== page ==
“We get it – we’re tired, needs continue to be unprecedented. Thus, it’s important to know where your dollars are going and the impact they have.” The United Way reviews requests for funds every three months. The standard funding requested by charities in those three months is about two million dollars – and the United Way can only fund 30 per cent of that need. Wait lists for services are longer than ever. “But we can do something to help those organizations and reduce those wait times. It’s through this campaign – through your donations. Every dollar matters.”
So, who are we helping?
Wayne Paddick from the Cambridge Shelter offered some insight into how your donations impact his work. “We provide shelter for anyone who needs it. Right now, a big need is for seniors who are on a fixed income but rent continues to rise and they find themselves evicted and unable to find affordable alternatives.” He reminded us that homelessness can happen to anyone – people who are not typically part of the homeless community. “My job is not just to help shelter them, but to get them out of the shelter and back into housing.”
“We also help those who have addictions or mental health challenges. We hire peer workers – people who know the issues and problems faced by our clients because they’ve lived it themselves. Your donations fund such peer workers.”
Our volunteers take the stage
Susan Grant, from Alumni Relations, spoke directly on the experience of being a United Way Campaign ambassador. “I wanted to start by saying thanks to the United Way. We are one community, and we all know why we’re here. Why we volunteer.”
She’s not alone – the dozens of volunteers across campus demonstrate our capacity for giving back to the community during each of our annual campaigns. Their events help to raise thousands of dollars, “and helping that one person in need is worth it.”
However, what did she reveal to be her real motivation behind volunteering? “It’s a reward to meet new people. To see them show off their baking skills. And for me to show off my eating of those baking skills.”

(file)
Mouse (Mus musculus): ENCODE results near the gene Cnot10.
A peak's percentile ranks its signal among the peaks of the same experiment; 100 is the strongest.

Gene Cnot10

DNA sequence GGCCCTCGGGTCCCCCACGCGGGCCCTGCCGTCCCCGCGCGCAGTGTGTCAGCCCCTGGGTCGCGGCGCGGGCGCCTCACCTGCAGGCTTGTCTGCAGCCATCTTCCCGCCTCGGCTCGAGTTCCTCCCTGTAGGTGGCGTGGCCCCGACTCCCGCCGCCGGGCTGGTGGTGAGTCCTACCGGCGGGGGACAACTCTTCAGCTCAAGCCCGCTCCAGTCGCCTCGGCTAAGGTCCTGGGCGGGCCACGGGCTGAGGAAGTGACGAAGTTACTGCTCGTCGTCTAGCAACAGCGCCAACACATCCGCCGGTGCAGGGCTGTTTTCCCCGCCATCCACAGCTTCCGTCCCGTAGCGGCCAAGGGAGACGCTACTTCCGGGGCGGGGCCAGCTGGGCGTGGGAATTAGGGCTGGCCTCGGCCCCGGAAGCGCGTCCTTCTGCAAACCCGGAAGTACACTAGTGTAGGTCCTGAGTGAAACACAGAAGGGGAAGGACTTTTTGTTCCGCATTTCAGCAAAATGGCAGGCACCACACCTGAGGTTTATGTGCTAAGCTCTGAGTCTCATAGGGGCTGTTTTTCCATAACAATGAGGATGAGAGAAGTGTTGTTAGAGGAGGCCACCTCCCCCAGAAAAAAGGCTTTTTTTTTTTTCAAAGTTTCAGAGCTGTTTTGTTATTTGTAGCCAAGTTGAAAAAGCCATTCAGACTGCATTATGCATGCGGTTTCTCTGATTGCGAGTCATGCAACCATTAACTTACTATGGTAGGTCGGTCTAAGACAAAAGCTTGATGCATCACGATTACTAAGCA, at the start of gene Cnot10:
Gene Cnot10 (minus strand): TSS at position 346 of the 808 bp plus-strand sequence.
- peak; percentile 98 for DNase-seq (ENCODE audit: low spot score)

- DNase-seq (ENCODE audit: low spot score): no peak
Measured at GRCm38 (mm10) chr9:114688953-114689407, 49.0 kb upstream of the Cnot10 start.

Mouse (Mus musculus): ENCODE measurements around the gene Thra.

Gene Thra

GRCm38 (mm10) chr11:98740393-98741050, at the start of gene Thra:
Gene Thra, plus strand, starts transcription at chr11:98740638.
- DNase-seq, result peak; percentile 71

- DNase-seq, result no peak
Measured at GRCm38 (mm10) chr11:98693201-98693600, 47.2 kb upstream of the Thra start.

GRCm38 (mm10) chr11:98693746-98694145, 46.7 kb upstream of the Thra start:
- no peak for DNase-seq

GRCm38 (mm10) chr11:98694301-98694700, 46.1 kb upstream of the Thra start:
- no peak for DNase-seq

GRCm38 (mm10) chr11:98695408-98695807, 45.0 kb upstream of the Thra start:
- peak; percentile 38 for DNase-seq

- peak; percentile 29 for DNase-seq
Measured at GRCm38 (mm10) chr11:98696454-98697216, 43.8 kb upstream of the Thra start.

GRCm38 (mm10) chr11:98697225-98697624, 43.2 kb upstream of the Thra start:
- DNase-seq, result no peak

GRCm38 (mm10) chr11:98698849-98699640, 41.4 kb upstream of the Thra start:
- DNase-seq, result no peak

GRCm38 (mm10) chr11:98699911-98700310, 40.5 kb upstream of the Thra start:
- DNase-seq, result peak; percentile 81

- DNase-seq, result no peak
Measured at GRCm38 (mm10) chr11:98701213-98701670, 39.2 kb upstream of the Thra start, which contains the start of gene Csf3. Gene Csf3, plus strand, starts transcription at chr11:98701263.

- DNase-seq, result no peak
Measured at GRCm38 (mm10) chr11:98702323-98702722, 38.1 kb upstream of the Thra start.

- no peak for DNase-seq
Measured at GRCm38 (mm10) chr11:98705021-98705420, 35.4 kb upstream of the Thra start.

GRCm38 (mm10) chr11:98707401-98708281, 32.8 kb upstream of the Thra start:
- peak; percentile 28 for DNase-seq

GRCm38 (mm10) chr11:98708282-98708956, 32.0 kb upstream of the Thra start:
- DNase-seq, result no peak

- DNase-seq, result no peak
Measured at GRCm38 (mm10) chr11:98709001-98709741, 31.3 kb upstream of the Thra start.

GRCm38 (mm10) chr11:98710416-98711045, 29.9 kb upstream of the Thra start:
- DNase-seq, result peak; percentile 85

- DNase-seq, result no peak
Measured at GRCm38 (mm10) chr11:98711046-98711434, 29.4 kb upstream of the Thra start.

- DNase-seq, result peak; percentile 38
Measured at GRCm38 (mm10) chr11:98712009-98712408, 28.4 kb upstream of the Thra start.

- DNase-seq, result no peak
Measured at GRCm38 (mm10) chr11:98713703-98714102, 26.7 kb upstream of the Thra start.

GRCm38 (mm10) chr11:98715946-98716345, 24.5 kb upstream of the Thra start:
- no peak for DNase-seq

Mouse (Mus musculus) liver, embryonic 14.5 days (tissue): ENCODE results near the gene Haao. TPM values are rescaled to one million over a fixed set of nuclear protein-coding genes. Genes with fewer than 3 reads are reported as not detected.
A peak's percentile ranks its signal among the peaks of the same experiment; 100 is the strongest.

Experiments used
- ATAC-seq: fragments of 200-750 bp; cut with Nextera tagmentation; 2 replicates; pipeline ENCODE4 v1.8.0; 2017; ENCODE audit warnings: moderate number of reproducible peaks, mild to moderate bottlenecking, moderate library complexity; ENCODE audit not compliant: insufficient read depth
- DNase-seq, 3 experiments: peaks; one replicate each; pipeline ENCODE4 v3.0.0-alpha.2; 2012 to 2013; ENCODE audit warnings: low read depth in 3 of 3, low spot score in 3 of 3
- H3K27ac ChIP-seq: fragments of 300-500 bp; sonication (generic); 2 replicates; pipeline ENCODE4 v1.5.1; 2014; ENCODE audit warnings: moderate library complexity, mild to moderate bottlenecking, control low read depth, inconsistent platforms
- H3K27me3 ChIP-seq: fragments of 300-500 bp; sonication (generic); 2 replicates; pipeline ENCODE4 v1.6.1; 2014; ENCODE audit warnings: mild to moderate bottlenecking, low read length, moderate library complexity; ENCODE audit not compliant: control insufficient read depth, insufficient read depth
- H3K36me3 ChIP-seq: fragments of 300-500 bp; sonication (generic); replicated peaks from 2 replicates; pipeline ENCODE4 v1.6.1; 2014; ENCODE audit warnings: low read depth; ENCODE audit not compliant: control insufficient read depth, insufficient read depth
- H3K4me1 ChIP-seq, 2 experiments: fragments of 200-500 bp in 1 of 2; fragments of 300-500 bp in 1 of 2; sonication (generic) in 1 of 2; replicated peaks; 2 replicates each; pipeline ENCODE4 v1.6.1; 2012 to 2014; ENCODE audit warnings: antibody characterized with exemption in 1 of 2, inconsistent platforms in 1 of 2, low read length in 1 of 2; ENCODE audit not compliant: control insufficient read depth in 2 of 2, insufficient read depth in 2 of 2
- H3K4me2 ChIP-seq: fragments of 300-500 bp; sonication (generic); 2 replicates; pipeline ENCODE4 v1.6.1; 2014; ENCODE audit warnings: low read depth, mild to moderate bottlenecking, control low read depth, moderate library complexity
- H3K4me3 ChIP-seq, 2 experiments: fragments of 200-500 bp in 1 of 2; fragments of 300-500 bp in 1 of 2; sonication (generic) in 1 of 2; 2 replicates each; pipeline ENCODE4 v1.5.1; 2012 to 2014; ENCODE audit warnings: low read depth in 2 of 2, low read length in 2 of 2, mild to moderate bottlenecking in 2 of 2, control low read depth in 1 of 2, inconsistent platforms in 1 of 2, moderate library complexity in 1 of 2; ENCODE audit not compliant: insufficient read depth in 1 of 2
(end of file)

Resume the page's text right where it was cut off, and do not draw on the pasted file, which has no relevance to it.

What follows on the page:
Don’t forget to mark Monday, October 3 in your calendar for the campus-wide campaign launch. Help us turn the campus red by dressing up or decorating your office. Don’t forget to share photos with #UWUnitedWay.
If you want to get involved with the campaign, volunteer to be a United Way Ambassador! And you don’t have to wait until October to donate to the campaign. In the words of Amanda Melnick, every dollar matters.
United Way Charity Spotlight - March of Dimes Canada
By Emily Shim. This is the first article in a three-part series on the charities that the United Way supports.
Originally published in the Daily Bulletin on September 22, 2022.
March of Dimes Canada (MODC) is committed to “championing equity, empowering ability, and creating real change” says Barbara Moore, Regional Manager at the March of Dimes Canada.
Disability can happen to anyone at any time. As a leading national charity committed to helping all forms of disability, MODC stands strong on a foundation of service and the voices of those they serve. Over the last 70 years they have provided a variety of necessary services and programs for their clients, to name a few; Assisted Device Program, Employment Services, Connect & Share program, and the After-Stroke program. These services are widely needed by people living with disabilities, strengthening the individual's capacity for independence, and meeting the needs of those living with low incomes.
The MODC achieves this incredible feat by collaborating with other organizations. “We build relationships with community partners to identify gaps in services,” Moore explains. “For example, we receive a call from someone who has lost their peripheral vision due to stroke.” We would connect with our partners to support this individual, and while they support this family, we continue to provide services, connections to ensure clients and their families participate fully in life and on their terms.
Looking towards a brighter future
The needs of the disabled community are shifting and MODC is working to keep up with this shift.
Looking ahead, March of Dimes Canada is focusing on four areas - children, youth and families, independence at home and in the community, active and connected lives, and financial security. “We’re all about active, healthy, and connected lives, particularly coming out of the pandemic.” Moore continues, “We want to make sure that those living in poverty and those with disabilities are living well and not facing barriers to be able to live life, connect with people, volunteer, or find employment.”
One of the new initiatives, The Changemakers Awards, aims to celebrate extraordinary individuals and organizations in the community, bringing awareness to the importance of MODC and showing appreciation for those who contribute to its ongoing 70-year history of success. There are four types of awards planned for a gala next month - disability change maker, community change maker, corporate change maker, and volunteer change maker. Moore explains, “There are a number of organizations, people with lived experience - that demonstrate exceptional innovation, openness, and collaboration.”
How can we help?